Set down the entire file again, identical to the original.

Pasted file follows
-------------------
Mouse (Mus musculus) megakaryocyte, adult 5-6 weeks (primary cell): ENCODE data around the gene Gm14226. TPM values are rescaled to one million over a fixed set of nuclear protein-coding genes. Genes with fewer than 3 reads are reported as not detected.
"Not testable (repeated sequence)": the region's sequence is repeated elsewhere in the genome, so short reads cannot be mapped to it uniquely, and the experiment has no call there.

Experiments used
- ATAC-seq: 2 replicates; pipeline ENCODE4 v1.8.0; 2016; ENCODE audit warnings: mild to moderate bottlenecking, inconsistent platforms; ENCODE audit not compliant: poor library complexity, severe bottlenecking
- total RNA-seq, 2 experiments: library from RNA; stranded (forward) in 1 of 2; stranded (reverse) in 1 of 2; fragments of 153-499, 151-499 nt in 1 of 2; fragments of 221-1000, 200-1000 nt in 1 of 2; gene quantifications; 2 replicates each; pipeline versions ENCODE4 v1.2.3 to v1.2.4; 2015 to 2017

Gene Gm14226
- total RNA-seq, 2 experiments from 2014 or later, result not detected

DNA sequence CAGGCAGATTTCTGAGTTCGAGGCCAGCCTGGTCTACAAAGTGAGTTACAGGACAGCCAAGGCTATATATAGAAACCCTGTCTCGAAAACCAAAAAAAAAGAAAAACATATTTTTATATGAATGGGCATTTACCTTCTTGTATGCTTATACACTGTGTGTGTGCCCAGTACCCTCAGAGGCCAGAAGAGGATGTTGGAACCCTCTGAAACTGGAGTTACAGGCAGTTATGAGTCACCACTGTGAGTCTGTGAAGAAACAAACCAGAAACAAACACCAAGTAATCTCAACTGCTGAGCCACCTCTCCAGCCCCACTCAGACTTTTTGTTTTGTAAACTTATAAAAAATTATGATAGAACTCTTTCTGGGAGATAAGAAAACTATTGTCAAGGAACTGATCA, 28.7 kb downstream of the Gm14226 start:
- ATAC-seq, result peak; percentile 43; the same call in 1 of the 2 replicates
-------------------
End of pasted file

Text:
Mouse (Mus musculus) megakaryocyte, adult 5-6 weeks (primary cell): ENCODE data around the gene Gm14226. TPM values are rescaled to one million over a fixed set of nuclear protein-coding genes. Genes with fewer than 3 reads are reported as not detected.
"Not testable (repeated sequence)": the region's sequence is repeated elsewhere in the genome, so short reads cannot be mapped to it uniquely, and the experiment has no call there.

Experiments used
- ATAC-seq: 2 replicates; pipeline ENCODE4 v1.8.0; 2016; ENCODE audit warnings: mild to moderate bottlenecking, inconsistent platforms; ENCODE audit not compliant: poor library complexity, severe bottlenecking
- total RNA-seq, 2 experiments: library from RNA; stranded (forward) in 1 of 2; stranded (reverse) in 1 of 2; fragments of 153-499, 151-499 nt in 1 of 2; fragments of 221-1000, 200-1000 nt in 1 of 2; gene quantifications; 2 replicates each; pipeline versions ENCODE4 v1.2.3 to v1.2.4; 2015 to 2017

Gene Gm14226
- total RNA-seq, 2 experiments from 2014 or later, result not detected

DNA sequence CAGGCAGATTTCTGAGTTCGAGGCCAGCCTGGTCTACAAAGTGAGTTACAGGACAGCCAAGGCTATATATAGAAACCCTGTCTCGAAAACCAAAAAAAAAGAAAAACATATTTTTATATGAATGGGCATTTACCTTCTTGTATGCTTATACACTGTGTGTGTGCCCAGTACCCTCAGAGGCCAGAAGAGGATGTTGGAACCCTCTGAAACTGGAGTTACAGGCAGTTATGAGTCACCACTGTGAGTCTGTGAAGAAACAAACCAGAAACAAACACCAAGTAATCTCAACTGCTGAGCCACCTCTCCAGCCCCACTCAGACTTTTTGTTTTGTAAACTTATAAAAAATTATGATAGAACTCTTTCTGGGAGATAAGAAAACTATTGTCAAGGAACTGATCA, 28.7 kb downstream of the Gm14226 start:
- ATAC-seq, result peak; percentile 43; the same call in 1 of the 2 replicates